The western Pacific has burst into action again with potential Super-Typhoons heading for Taiwan and Japan.
On the other side of the world, there are:
A disturbance in the Atlantic that bears watching.
Heat waves in the US and the Middle East –
And drought in Australia and Indonesia.
Let’s go Around The World.
Typhoon Goni Heads For Taiwan
Typhoon Goni formed in the very warm water east of the Philippines and headed westward on Sunday. Goni is currently forecast to become a category three storm with winds up to 130 miles per hour as it approaches the northern tip of the Philippines, then turn sharply northward towards Taiwan. This will be the second typhoon this summer to be forecast at some point to pass directly over Taiwan’s capital, Taipei.
Typhoon Soudelor was expected to clip the northern tip of Taiwan, where Taipei is located, but actually crossed the middle of the island and damage was not as extreme as it could have been had the storm hit the capital.
The probability cone for Goni is still quite wide, but there is a strong likelihood that the storm will impact some part of Taiwan with strong winds and heavy rain. The most recent forecast track takes Goni just east of Taipei and then on towards Japan.
Typhoon Atsani Threatens Japan
A disturbance that milled around in the very warm waters well east of Guam last week blossomed into Typhoon Atsani on Monday, and has started heading northwest towards Japan.
Though it is not an entirely fortunate circumstance to have a typhoon hurtling directly towards you — especially a typhoon that’s forecast to become a Super-Typhoon with winds up to 160 miles per hour — this trajectory is preferable to one that takes a more southerly route and then curves northward. It’s all about water temperature.
The water southeast of Japan is only marginally cold enough to support typhoons, while the water to the south is very warm and allows the storms to get much closer before they begin to weaken.
Atsani will be reduced to a modest typhoon as it traverses the colder water, and will likely curve out to sea and be no threat to Japan.
A Hint Of Tropical Activity In The Atlantic
The Atlantic Ocean has been quiet this hurricane season, with only three named storms. Conditions have responded to El Niño; strong vertical wind shear has covered the Caribbean and tropical Atlantic since June.
Two storms have formed farther north off the mid-Atlantic coast of the United States and one in the Gulf of Mexico, where water is warmer than normal and the winds are not as hostile.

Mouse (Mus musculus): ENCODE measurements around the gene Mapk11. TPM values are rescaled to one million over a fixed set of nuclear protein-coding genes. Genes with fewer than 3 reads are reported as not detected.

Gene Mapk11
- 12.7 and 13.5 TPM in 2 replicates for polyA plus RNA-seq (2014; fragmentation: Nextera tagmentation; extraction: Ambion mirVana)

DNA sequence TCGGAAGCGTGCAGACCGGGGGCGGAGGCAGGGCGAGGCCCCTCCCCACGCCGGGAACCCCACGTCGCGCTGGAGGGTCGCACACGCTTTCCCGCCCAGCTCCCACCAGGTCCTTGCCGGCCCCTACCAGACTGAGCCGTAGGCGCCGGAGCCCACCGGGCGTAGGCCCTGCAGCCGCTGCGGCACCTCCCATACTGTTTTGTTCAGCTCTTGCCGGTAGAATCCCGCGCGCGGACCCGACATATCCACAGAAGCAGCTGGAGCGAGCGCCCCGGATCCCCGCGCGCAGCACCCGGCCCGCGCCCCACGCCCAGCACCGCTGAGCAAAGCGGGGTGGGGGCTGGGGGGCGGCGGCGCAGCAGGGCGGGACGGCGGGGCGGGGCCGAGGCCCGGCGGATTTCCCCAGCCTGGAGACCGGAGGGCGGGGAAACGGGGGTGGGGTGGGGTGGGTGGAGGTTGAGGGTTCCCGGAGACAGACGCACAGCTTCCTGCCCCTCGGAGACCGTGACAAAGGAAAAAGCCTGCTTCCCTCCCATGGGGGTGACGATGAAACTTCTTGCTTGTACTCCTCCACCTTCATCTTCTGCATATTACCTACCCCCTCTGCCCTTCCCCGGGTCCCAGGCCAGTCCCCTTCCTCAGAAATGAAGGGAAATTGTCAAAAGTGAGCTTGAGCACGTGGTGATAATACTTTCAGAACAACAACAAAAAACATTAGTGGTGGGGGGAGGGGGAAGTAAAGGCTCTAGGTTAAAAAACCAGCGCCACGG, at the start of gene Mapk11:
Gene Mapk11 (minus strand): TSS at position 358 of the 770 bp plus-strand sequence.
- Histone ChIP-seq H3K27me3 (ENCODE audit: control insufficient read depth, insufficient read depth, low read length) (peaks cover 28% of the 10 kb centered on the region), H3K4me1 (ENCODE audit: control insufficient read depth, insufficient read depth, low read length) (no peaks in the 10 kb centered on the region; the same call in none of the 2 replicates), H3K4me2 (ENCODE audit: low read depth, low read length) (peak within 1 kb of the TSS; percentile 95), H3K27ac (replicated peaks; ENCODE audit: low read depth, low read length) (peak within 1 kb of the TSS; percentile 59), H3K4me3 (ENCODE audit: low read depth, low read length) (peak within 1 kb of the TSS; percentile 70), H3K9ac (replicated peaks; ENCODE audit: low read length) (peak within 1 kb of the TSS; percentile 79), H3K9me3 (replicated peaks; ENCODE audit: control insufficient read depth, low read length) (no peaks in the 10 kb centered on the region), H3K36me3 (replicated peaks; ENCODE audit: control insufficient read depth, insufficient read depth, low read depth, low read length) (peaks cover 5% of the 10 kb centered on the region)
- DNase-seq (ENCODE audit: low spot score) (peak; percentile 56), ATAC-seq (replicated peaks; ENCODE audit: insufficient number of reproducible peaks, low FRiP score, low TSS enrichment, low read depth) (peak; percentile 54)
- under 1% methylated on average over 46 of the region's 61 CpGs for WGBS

Only a brief period of favorable conditions is necessary for a hurricane to form, now that the water has warmed near the African coast, and the ‘Cape Verde’ season is underway. As waves travel westward off the coast near the Cape Verde Islands, they must be watched carefully for development.
One such wave exited the coast in the middle of last week and has held together with thunderstorm activity until it is now half way across the ocean. The National Hurricane Center gives this area of potential development an 80% chance of becoming Tropical Storm Danny.
The ‘Dog Days’ Of Summer
The hottest days of the year are often referred to as the dog days of summer. Like the dogs in the expression ‘raining cats and dogs,’ these are not real dogs.
The expression comes from the ancient Greeks, who named the time for when Sirius, known as the ‘dog star,’ rises at sunrise. Sirius is the bright nose of the constellation Canis Major, the dog that goes with the hunter Orion, probably the most recognizable constellation.
Two thousand years ago, Sirius rose in July. The date has progressed into August now because the orientation of the earth with respect to the stars is slowly changing, but the expression will stick, no doubt, even when Sirius rises in the winter in about ten thousand years.
This year’s dog days have been most pronounced in the western United States, Spain, and the Middle East. And the heat goes on.
El Niño Eggplant Could Be A Blockbuster
Decoded Science long ago named El Niño Eggplant and forecast that it would have a significant influence on weather worldwide. Now most authorities agree that this will be an El Niño to rival the famous one of 1998, and that weather patterns worldwide will respond.
The tropical cyclone season is behaving in typical El Niño fashion, with above-average activity in the Pacific and below-average activity in the Atlantic.
El Niño Eggplant appears to be implicated in drought in Australia and Indonesia. Indonesia’s national disaster management agency has announced that most of the country is in drought due to El Niño, which normally delays the onset of the rainy season.
Tropical Activity Persists But Dog Days Are On The Wane
The climatological average peak of the Atlantic hurricane season is September 10th, but average air temperatures have already begun a slow decline that will accelerate in the next few weeks.
What signs of the end of summer do you see where you live?
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